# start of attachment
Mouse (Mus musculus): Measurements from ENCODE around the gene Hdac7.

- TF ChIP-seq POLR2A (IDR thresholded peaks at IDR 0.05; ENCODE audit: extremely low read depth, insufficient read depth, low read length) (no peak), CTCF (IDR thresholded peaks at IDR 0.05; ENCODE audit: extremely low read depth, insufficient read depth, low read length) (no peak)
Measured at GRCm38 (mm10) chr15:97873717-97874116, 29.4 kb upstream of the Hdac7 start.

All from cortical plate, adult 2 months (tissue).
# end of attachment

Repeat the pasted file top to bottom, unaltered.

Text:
Mouse (Mus musculus): Measurements from ENCODE around the gene Hdac7.

- TF ChIP-seq POLR2A (IDR thresholded peaks at IDR 0.05; ENCODE audit: extremely low read depth, insufficient read depth, low read length) (no peak), CTCF (IDR thresholded peaks at IDR 0.05; ENCODE audit: extremely low read depth, insufficient read depth, low read length) (no peak)
Measured at GRCm38 (mm10) chr15:97873717-97874116, 29.4 kb upstream of the Hdac7 start.

All from cortical plate, adult 2 months (tissue).